The world’s earliest navigators who set out to colonize remote Pacific islands nearly 3,000 years ago formed a matri-local society with communities organized around the female line, analysis of ancient DNA suggests.
The study, based on genetic sequencing of 164 ancient individuals from 2,800 to 300 years ago, suggested that some of the earliest inhabitants of Oceania islands had a population structure in which women almost always remained in their community after marriage, while men left the community of their own. left their mother to live with their wives. This pattern differs markedly from that of patrilocal societies, which seemed to be the norm in ancient populations in Europe and Africa.
“The population of the Pacific is a long-standing and important mystery because it is the last major expansion of humans into unoccupied areas,” said David Reich, a professor of genetics at Harvard Medical School who led the work.
“Today, Pacific traditional communities have both patrilocal and matrilocal population structures, and there has been a debate about what was the common practice in the ancestral populations,” he said. “These results suggest that matrilocality was the rule in the earliest seafarers.”
50,000 years ago, populations of ancient humans had arrived and spread across Australia, New Guinea, and the Solomon Islands. But it wasn’t until 3,500 years ago that humans, probably in what is now Taiwan, developed long-distance canoes and ventured into the open ocean, arriving in remote Oceania. This expansion included the region called Micronesia – about 2,000 small islands north of the equator, including Guam, the Marshall Islands, the Caroline Islands, Palau, and the Northern Mariana Islands.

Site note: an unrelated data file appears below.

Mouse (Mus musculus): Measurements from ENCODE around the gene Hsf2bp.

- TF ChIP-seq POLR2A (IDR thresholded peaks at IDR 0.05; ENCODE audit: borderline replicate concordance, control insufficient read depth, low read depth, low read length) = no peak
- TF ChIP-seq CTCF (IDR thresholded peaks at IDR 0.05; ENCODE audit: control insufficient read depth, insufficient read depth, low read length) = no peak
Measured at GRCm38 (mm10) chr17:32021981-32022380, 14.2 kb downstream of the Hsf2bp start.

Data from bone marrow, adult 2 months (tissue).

The latest findings, published in the journal Science, include a genome-wide analysis of 164 ancient individuals from five islands from 2,800 to 300 years ago and 112 modern individuals. When individual populations remain isolated over time, for example on islands, their genomes drift apart. This effect was seen in the ancient Micronesians, but the genetic drift was significantly greater in the mitochondrial DNA, a portion of the genome that is only passed down the female line. This strongly suggests that women did not move through communities as often as men.
“Women certainly moved to new islands, but when they did, they were part of joint movements of both women and men,” Reich said. “This pattern of community abandonment must have been almost unique for men.”
The work also uncovered new evidence of migrations — again almost exclusively males — from mainland New Guinea, which contributed Papuan ancestry to those living on some islands in Micronesia today.
dr. Mark Dyble, an anthropologist at University College London, who was not involved in the study, said matrilocal societies were “unusual but certainly not unique,” with evidence of matrilocality in pre-industrial societies in the Amazon Basin, central China and southern China. India.
Matrilocality should not necessarily be equated with matriarchy, Dyble emphasized. “Matrilocality conjures up a picture of peaceful inter-island relations, with men leaving their islands to get married and women staying,” he said. “However… the same genetic structure on islands could presumably result from men taking over neighboring communities by force. No doubt this still counts as matrilocal residence, as males disperse and females remain on their native island. But in practice this is a very different scenario.”